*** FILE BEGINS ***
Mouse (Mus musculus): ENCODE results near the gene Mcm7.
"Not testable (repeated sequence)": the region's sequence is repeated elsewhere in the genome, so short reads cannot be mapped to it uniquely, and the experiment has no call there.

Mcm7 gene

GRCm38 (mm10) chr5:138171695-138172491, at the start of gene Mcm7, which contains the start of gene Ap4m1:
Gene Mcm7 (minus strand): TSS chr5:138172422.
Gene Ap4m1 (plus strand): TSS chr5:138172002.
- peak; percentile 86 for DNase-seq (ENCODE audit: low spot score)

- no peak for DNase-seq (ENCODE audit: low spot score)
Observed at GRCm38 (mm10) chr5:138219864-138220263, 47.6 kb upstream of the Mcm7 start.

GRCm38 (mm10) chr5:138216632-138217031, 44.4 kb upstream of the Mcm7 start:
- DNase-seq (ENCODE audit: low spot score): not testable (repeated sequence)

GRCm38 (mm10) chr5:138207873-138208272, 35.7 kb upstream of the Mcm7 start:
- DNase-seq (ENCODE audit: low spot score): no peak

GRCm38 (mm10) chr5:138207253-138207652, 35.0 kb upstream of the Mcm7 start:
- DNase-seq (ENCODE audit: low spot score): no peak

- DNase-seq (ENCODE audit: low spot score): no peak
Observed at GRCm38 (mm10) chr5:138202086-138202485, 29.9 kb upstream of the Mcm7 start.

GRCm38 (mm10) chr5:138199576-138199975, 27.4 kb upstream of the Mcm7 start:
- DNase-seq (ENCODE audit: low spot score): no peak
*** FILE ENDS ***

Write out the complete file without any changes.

Mouse (Mus musculus): ENCODE results near the gene Mcm7.
"Not testable (repeated sequence)": the region's sequence is repeated elsewhere in the genome, so short reads cannot be mapped to it uniquely, and the experiment has no call there.

Mcm7 gene

GRCm38 (mm10) chr5:138171695-138172491, at the start of gene Mcm7, which contains the start of gene Ap4m1:
Gene Mcm7 (minus strand): TSS chr5:138172422.
Gene Ap4m1 (plus strand): TSS chr5:138172002.
- peak; percentile 86 for DNase-seq (ENCODE audit: low spot score)

- no peak for DNase-seq (ENCODE audit: low spot score)
Observed at GRCm38 (mm10) chr5:138219864-138220263, 47.6 kb upstream of the Mcm7 start.

GRCm38 (mm10) chr5:138216632-138217031, 44.4 kb upstream of the Mcm7 start:
- DNase-seq (ENCODE audit: low spot score): not testable (repeated sequence)

GRCm38 (mm10) chr5:138207873-138208272, 35.7 kb upstream of the Mcm7 start:
- DNase-seq (ENCODE audit: low spot score): no peak

GRCm38 (mm10) chr5:138207253-138207652, 35.0 kb upstream of the Mcm7 start:
- DNase-seq (ENCODE audit: low spot score): no peak

- DNase-seq (ENCODE audit: low spot score): no peak
Observed at GRCm38 (mm10) chr5:138202086-138202485, 29.9 kb upstream of the Mcm7 start.

GRCm38 (mm10) chr5:138199576-138199975, 27.4 kb upstream of the Mcm7 start:
- DNase-seq (ENCODE audit: low spot score): no peak